Self-Directed Learning Readiness (SDLR) among Foundation Students from High and Low Proficiency Levels to Learn English Language
Keywords:Self-directed learning readiness (SDLR), Motivation, Awareness, Language learning Strategies, Cognitive Strategies, Metacognitive Strategies
AbstractPurpose â€“ In the field of second language education, self-directed learning is really important as it can empower students to attain optimal success in language learning by engaging students to express their ideas confidently, think reflectively and make use of language learning strategies. The main aim of the present study is to investigate studentsâ€™ self-directed learning readiness (SDLR) in a foundation program in a public university in Malaysia so as to find out how they perceive this approach can improve their learning of the English language at tertiary level. More specifically, the researchers intend to find answers to these research questions: 1) Are foundation students ready to use self-directed learning strategies in English Language learning? (i.e. awareness, motivation and language learning strategies); 2) Is there a significant difference in the three attributes (i.e., awareness, motivation and language learning strategies) of self-directed learning among foundation students?; and 3) Is there a significant difference between English language proficiency (upper and lower) and the three attributes (i.e., awareness, motivation, language learning strategies) in using self-directed learning strategies?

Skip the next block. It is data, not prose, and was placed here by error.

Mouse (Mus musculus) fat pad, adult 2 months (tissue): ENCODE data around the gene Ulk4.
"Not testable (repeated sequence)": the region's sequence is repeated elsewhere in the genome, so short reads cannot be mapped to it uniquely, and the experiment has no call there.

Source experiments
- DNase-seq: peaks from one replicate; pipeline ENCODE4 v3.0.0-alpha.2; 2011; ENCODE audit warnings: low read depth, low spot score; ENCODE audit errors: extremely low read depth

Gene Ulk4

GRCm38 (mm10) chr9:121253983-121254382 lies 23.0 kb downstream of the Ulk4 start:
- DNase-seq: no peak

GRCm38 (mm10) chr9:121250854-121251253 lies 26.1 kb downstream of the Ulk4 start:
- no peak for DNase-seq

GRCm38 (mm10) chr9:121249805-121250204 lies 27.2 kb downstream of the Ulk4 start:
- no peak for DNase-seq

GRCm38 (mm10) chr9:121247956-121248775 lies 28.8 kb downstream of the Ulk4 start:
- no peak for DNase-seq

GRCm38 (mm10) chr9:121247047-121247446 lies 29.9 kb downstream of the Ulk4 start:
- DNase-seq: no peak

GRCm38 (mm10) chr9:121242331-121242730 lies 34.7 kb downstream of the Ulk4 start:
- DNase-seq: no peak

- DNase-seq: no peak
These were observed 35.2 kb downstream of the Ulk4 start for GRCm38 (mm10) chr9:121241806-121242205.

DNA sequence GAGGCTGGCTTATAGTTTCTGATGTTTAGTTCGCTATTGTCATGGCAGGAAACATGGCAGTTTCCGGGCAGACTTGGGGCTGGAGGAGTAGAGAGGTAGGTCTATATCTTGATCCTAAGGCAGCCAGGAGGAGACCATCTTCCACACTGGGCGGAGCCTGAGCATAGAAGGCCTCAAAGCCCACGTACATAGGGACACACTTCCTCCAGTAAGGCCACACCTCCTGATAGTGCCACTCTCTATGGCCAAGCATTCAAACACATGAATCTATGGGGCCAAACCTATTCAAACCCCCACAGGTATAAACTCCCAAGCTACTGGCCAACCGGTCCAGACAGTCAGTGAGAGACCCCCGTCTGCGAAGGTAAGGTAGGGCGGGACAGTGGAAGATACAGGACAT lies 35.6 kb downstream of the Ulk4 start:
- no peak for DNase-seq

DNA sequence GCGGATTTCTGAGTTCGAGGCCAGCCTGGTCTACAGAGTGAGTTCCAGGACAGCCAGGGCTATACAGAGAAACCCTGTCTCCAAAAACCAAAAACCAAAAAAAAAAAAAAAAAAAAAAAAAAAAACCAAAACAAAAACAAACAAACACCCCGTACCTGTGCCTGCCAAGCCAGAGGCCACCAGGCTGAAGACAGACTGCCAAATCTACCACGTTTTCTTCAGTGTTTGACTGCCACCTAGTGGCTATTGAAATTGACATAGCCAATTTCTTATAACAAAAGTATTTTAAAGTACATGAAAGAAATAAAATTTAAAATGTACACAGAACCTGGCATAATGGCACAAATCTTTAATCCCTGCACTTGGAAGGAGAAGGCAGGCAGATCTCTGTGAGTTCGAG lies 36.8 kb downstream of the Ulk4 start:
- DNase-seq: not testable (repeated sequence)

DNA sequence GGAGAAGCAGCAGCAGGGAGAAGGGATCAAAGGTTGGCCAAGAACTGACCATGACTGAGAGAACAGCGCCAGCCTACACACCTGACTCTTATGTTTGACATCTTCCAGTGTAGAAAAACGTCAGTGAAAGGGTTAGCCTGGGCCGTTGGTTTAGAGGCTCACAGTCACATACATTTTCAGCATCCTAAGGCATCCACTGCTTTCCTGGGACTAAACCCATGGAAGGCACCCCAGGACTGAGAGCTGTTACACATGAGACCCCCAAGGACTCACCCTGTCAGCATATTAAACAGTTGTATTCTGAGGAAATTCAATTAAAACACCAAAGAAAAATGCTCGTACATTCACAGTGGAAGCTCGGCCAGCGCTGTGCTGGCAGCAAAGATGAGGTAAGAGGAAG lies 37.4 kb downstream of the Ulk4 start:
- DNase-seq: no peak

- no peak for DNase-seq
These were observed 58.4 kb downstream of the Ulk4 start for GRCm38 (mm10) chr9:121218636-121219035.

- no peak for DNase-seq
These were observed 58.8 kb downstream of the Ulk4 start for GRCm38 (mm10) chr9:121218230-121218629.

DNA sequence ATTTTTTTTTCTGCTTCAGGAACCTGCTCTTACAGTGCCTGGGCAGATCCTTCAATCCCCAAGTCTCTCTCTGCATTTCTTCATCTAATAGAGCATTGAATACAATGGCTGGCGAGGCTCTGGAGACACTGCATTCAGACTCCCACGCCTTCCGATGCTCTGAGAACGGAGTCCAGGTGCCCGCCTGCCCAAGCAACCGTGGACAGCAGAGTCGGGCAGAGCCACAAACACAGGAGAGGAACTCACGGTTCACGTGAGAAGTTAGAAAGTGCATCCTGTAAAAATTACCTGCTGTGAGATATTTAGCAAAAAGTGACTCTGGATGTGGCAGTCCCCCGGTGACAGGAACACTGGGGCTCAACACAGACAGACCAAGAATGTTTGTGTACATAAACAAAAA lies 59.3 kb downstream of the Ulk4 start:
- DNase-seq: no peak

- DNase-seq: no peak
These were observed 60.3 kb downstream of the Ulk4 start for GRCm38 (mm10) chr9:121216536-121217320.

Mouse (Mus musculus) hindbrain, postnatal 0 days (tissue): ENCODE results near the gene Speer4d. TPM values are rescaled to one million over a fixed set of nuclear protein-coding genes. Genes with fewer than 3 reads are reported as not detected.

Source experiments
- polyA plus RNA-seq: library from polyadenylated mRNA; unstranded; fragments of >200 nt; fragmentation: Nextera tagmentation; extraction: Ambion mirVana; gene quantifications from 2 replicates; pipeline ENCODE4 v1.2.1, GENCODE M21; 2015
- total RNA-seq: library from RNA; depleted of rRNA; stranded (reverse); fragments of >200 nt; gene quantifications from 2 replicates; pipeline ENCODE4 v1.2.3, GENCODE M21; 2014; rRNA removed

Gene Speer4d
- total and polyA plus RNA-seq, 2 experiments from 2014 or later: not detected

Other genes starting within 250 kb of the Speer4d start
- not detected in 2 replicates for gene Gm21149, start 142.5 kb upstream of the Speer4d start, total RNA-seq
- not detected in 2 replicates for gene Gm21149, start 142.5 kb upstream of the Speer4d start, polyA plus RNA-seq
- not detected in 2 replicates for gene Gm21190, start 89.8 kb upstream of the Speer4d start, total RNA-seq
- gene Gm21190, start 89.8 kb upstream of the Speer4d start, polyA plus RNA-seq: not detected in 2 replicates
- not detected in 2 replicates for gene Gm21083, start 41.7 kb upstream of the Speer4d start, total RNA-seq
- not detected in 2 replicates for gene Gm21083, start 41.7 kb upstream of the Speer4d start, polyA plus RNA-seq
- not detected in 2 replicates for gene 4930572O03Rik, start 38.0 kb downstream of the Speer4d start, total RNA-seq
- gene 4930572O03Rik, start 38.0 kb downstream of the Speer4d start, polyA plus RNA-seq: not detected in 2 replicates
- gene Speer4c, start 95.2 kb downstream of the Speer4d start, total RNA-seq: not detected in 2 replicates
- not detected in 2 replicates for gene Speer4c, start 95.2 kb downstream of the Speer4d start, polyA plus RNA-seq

Methodology â€“ A set of survey questionnaires with a 6-point Likert scale were administered to 400 students attending an English proficiency course (i.e., Introduction to Academic English) in the first semester of the Foundation Studies for Agricultural Science program. The data of the questionnaire were analyzed using descriptive statistics, independent samples t-test and paired samples t-test.
Findings â€“ Results revealed that the respondents have a rather high degree of readiness to apply self-directed learning strategies in learning English. Motivation has the highest mean scores (M=4.57), followed by language learning strategies (M=4.41) and awareness (M=4.34). Results also showed that there are no difference in terms of SDLR depending on English proficiency levels, namely lower level (MUET Bands 1,2,3) and upper level (MUET Bands 4,5) (p>.05).
Significance â€“ The findings are beneficial for students to learn more about their readiness to apply the self-directed learning strategies. In particular, these findings also provide insights for lecturers, program administrators, curriculum developers, and policy makers to plan and implement suitable teaching methods, course outlines, and curricula for the development of the studentsâ€™ English language abilities.
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